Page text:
3 Approaches to Calculating Your Lease Liability

Short-term or long-term — which approach is best for you? Learn the different approaches to calculating the short-term and long-term portion of your lease liability – it’s as easy as 1, 2, or 3.

Under ASC 842, a lessee is required to present lease liabilities for all leases in a similar manner, however, calculation of the short-term and long-term portion of the lease liability will differ based on the chosen approach.

The three approaches

Approach #1:

Calculate the short-term portion of the lease liability by summing the principal to be paid over the upcoming 12 months. The remaining amount is the long-term portion of the liability.

Approach 1

Approach #2:

For all future payments, use the lease liability’s effective interest rate to separately calculate the present value of the lease liability as the long-term portion, and for the short-term portion calculate the present value of the upcoming 12-month payments.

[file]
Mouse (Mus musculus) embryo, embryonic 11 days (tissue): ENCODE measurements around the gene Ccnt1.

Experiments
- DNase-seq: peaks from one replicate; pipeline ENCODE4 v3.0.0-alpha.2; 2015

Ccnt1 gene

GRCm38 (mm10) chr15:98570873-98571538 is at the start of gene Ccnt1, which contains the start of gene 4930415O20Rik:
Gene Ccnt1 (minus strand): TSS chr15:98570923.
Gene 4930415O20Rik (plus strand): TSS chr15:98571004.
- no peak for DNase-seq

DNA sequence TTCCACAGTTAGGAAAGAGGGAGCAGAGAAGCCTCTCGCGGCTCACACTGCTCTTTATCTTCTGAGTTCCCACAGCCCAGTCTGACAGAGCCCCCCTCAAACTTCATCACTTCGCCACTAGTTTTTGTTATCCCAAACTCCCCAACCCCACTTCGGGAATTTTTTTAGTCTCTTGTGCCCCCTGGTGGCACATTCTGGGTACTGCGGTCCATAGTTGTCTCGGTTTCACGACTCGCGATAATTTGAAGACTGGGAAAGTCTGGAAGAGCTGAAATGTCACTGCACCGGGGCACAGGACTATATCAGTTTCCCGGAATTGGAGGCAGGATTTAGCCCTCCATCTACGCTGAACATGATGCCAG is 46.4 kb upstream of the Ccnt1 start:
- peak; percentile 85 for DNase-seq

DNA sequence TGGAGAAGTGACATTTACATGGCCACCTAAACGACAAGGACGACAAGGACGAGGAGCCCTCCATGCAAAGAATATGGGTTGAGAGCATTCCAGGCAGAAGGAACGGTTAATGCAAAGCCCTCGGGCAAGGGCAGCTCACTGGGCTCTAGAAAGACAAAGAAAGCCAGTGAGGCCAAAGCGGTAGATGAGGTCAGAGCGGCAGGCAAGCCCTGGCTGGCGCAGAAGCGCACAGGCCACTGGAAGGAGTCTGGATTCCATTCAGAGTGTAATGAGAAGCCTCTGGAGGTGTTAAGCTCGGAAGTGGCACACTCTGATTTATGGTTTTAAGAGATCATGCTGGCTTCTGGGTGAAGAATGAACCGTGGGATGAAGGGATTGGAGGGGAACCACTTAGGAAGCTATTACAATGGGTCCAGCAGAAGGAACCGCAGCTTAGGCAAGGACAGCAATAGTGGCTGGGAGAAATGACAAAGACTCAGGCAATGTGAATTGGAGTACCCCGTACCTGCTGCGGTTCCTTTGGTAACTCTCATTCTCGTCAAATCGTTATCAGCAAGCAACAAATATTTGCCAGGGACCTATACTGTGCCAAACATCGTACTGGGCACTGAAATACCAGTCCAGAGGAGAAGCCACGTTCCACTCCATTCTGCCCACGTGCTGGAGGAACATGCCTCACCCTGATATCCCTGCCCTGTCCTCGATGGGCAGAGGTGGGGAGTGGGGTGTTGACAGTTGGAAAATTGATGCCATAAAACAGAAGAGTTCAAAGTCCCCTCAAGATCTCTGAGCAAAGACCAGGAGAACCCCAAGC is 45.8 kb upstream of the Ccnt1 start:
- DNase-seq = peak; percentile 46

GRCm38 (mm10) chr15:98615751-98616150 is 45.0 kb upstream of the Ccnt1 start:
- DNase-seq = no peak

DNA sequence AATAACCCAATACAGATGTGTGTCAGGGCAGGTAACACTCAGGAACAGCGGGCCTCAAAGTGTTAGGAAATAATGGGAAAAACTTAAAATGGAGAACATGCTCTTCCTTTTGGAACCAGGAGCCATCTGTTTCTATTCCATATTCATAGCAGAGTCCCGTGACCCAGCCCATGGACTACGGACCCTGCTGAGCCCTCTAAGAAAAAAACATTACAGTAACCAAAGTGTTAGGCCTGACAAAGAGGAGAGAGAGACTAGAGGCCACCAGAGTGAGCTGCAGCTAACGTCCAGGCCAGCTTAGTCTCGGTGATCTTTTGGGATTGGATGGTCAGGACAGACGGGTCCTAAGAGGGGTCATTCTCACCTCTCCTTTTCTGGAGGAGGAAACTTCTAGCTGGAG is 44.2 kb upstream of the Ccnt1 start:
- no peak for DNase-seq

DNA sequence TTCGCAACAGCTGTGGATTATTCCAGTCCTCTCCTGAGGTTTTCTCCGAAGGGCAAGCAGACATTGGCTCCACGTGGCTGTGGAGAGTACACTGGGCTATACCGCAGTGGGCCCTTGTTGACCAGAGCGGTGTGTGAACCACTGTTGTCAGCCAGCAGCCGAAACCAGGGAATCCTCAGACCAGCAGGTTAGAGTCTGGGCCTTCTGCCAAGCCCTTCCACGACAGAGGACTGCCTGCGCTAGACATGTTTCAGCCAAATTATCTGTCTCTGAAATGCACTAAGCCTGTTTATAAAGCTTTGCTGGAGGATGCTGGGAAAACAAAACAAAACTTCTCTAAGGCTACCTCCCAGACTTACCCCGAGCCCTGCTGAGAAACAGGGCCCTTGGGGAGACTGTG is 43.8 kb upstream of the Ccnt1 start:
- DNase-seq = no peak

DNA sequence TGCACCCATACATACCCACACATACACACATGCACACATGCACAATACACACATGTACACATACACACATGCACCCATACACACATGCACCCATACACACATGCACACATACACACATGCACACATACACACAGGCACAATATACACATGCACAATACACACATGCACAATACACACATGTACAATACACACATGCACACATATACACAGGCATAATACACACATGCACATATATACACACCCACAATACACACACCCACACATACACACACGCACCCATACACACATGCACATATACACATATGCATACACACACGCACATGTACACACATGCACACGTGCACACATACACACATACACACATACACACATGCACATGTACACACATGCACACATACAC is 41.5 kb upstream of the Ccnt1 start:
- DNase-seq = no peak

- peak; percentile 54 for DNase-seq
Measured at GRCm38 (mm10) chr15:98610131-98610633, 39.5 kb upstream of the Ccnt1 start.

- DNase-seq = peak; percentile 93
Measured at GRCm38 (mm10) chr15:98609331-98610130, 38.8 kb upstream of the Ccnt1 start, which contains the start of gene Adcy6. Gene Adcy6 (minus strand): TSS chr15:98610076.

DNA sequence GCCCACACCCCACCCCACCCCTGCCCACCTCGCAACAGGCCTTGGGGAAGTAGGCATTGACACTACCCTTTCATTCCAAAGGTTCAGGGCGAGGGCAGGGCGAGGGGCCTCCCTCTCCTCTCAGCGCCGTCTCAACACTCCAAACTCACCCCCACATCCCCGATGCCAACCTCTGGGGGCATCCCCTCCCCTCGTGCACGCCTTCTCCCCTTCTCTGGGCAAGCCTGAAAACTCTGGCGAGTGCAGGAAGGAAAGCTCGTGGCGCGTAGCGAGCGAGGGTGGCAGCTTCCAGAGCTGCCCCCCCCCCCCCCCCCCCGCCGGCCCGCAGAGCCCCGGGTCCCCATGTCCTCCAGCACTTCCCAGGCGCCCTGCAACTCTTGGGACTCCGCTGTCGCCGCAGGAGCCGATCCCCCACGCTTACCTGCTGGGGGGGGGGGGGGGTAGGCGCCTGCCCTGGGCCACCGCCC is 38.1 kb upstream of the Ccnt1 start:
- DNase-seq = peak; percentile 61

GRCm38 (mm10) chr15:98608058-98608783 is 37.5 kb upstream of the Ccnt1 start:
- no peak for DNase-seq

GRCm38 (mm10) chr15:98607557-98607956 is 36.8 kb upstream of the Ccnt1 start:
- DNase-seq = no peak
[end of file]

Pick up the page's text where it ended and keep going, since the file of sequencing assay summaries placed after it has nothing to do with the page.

Approach 2

Note: Rate used for the Present Value calculations = 5%

Approach #3:

Calculate the short-term portion of the lease liability by summing the undiscounted payments that are due in the upcoming 12 months. The remaining amount is the long-term portion of the liability.

Approach 3

So, what’s it going to be – 1, 2, or 3?

Here at Netgain, we have chosen to use approach #1 as it most closely resembles the guidance for the presentation of the current portion of long-term debt. The guidance states that the current portion of long-term debt is the amount of principal that will be paid over the upcoming 12 months. As such, Netgain has chosen to treat the lease liability like a loan by reclassifying the upcoming 12-month principal payments as the short-term portion of the lease liability.

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